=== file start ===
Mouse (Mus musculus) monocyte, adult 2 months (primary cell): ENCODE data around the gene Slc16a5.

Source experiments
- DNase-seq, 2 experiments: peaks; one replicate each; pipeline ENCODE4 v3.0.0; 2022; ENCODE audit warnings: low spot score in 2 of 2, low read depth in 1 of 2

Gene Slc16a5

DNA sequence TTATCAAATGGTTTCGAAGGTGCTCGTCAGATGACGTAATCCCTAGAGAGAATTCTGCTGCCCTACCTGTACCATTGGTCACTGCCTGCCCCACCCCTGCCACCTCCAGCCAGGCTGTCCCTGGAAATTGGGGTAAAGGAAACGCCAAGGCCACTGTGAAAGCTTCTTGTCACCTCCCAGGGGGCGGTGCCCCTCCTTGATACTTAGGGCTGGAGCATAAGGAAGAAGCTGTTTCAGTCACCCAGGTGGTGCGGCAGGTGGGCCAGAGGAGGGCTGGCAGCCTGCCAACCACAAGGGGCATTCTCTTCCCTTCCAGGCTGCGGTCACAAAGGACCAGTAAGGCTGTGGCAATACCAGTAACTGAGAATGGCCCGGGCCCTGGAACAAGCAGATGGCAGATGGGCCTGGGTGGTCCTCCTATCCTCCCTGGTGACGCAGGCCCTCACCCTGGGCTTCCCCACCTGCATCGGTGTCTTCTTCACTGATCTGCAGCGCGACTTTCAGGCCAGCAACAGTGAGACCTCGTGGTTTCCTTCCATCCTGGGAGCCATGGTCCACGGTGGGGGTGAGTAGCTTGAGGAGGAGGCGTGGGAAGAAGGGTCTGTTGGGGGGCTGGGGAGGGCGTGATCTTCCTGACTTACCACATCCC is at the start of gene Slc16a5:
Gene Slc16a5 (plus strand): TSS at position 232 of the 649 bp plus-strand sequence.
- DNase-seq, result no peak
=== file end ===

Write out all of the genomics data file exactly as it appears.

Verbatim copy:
Mouse (Mus musculus) monocyte, adult 2 months (primary cell): ENCODE data around the gene Slc16a5.

Source experiments
- DNase-seq, 2 experiments: peaks; one replicate each; pipeline ENCODE4 v3.0.0; 2022; ENCODE audit warnings: low spot score in 2 of 2, low read depth in 1 of 2

Gene Slc16a5

DNA sequence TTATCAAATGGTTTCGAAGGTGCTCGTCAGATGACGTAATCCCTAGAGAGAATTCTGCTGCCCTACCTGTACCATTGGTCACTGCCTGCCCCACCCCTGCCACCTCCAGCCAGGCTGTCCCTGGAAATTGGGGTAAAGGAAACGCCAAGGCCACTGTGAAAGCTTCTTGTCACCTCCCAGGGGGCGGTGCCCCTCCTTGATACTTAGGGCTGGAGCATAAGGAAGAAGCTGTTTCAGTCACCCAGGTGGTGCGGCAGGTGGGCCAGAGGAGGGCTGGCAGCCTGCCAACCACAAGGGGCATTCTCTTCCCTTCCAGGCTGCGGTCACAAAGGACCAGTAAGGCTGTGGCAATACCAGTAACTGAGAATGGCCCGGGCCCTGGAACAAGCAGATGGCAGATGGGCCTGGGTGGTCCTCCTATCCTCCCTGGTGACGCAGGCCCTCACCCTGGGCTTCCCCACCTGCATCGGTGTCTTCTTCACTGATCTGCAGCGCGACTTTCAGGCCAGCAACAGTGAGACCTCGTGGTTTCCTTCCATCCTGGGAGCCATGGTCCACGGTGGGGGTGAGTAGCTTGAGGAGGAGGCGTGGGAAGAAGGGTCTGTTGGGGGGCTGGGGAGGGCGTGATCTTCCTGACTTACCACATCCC is at the start of gene Slc16a5:
Gene Slc16a5 (plus strand): TSS at position 232 of the 649 bp plus-strand sequence.
- DNase-seq, result no peak